Men with clinical depression are more than twice as likely to develop coronary artery disease (CAD) as their non-depressed counterparts, a Johns Hopkins study has shown.
"Clinical depression appears to be an independent risk factor for coronary artery disease, even several decades after the first episode," says Daniel E. Ford, M.D., M.P.H., lead author of the study and an associate professor of medicine, epidemiology and health policy and management at Hopkins. "When we accounted for traditional risk factors for CAD, such as high cholesterol, cigarette smoking, hypertension and diabetes, depression remained a statistically significant cause."
Results of the study, supported by the National Institute of Aging, were published in the July 13 issue of the Archives of Internal Medicine.
Ford and his colleagues analyzed data from the Johns Hopkins Precursors Study, a long-term investigation of 1,190 male medical students who were enrolled at Hopkins between 1948 and 1964 and who continue to be followed. In medical school and through the follow-up period, information on family history, health behaviors and clinical depression was collected.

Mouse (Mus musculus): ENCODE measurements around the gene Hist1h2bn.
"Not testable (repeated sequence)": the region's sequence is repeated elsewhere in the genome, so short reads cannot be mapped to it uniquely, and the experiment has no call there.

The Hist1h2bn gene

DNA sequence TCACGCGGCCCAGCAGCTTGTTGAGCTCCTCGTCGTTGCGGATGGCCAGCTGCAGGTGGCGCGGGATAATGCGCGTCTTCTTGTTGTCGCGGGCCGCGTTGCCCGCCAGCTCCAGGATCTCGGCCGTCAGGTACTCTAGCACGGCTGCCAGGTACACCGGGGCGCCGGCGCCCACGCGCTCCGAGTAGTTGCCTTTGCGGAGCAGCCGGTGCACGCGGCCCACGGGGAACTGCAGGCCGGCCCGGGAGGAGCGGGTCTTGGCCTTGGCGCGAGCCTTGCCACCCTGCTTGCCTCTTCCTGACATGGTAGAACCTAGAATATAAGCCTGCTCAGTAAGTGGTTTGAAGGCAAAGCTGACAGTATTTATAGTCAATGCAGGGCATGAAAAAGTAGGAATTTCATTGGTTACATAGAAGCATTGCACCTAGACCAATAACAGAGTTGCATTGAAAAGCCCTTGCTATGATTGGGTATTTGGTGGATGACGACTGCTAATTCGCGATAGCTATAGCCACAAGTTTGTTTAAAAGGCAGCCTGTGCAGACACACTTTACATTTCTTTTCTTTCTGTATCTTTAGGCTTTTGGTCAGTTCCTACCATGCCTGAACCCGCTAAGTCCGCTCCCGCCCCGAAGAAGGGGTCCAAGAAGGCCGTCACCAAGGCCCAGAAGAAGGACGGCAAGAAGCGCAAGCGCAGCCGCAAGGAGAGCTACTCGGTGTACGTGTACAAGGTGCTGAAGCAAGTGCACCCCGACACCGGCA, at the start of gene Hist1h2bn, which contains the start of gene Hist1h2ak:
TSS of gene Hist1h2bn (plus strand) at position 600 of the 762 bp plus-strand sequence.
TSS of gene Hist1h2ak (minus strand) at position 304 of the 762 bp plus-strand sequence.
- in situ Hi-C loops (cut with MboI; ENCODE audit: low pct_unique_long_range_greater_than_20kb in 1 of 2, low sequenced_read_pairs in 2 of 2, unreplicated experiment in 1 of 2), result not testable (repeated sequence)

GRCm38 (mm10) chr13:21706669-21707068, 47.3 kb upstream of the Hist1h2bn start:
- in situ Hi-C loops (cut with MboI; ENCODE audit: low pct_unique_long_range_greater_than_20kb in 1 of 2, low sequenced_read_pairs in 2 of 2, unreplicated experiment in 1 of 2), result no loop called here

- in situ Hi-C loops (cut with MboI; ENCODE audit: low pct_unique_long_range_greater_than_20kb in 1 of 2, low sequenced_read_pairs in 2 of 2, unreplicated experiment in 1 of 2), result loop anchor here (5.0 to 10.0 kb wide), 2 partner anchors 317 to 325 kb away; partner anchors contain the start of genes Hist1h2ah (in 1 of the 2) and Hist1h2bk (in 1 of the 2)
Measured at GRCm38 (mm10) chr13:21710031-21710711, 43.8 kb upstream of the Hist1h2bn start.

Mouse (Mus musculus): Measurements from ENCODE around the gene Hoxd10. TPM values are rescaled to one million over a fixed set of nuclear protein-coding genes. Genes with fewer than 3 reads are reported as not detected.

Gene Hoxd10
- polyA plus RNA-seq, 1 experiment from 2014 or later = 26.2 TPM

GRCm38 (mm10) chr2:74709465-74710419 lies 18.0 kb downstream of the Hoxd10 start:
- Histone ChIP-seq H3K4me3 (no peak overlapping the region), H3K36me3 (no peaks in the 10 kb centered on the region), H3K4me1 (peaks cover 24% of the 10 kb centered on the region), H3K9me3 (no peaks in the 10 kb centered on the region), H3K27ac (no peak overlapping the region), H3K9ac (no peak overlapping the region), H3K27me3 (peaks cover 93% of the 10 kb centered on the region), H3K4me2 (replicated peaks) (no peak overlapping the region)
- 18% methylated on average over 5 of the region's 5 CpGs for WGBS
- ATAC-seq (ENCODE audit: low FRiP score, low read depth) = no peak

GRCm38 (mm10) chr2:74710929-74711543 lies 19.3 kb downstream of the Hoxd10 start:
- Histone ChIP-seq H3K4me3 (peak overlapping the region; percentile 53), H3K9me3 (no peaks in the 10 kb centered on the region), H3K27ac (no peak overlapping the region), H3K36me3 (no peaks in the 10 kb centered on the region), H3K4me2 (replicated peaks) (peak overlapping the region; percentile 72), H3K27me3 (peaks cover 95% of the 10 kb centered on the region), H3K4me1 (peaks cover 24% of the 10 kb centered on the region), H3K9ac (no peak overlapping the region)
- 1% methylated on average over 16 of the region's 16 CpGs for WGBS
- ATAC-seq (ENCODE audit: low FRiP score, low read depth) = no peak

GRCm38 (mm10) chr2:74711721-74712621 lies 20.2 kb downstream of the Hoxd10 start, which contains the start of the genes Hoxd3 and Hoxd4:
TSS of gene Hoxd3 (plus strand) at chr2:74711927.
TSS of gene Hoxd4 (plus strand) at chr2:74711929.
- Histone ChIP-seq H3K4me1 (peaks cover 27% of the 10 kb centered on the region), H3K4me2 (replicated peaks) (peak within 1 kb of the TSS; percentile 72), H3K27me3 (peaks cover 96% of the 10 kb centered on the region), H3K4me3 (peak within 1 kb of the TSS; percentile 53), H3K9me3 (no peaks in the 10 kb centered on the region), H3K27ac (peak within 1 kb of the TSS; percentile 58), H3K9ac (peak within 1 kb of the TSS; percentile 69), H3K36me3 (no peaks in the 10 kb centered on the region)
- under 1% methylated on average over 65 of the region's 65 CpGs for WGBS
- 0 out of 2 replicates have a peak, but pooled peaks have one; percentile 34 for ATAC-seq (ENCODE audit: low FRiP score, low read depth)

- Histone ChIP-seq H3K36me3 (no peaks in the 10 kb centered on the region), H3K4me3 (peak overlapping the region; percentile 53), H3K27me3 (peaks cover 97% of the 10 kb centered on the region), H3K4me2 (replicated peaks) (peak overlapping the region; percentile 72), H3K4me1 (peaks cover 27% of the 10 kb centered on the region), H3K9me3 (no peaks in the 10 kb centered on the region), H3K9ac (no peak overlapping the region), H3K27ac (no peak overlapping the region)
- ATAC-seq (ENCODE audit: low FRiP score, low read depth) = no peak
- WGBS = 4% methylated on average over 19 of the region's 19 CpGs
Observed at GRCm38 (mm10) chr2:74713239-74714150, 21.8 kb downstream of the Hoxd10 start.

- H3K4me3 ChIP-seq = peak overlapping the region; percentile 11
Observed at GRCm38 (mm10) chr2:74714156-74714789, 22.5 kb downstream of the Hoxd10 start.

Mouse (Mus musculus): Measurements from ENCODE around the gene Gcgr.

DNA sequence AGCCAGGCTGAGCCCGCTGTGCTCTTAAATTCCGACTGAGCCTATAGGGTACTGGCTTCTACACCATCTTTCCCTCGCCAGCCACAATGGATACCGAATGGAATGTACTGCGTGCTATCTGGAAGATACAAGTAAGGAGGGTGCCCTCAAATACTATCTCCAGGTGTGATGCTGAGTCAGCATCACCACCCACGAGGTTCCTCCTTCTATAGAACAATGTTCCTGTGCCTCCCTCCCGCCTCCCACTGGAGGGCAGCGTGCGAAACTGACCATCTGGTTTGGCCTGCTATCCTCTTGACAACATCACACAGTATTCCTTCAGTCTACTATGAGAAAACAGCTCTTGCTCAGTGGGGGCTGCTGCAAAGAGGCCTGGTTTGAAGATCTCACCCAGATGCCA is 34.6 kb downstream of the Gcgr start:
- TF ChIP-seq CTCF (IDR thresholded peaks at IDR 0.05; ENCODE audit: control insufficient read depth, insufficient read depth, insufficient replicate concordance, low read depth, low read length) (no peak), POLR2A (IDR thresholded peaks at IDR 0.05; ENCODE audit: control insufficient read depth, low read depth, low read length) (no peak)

After 40 years of follow-up, 12 percent of the former students reported suffering at least one episode of clinical depression. Those who reported clinical depression were 2.12 times more likely to develop coronary artery disease or suffer a heart attack than their non-depressed counterparts. On average, symptoms of CAD appeared about 15 years after the first episode of depression.
The men who developed clinical depression drank more coffee at the study's outset than those who did not but did not differ from their counterparts in terms of blood pressure, cholesterol, cigarette smoking, physical activity, obesity or family history of CAD.
A minority (23 percent) reported no treatment for clinical depression, with 33 percent reporting use of antidepressant medications and 44 percent reporting psychotherapy with or without use of benzodiazepines or other sedatives. Treatment for depression did not necessarily lower the men's risk of developing CAD, Ford says, but those who were treated may have been more severely depressed initially.
During follow-up, participants with clinical depression were more likely to continue smoking, but this did not account for the increased risk of CAD. For the small number of women in the study, clinical depression also was a risk factor for CAD.
The study's other authors were Lucy A. Mead, Sc.M.; Patricia P. Chang, M.D.; Lisa Cooper-Patrick, M.D., M.P.H.; Nae-Yuh Wang, M.S.; and Michael J. Klag, M.D., M.P.H. All faculty members of The Johns Hopkins University schools of Medicine or Public Health, they work together in Hopkins' Welch Center for Prevention, Epidemiology and Clinical Research.
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The above story is based on materials provided by Johns Hopkins Medical Institutions. Note: Materials may be edited for content and length.
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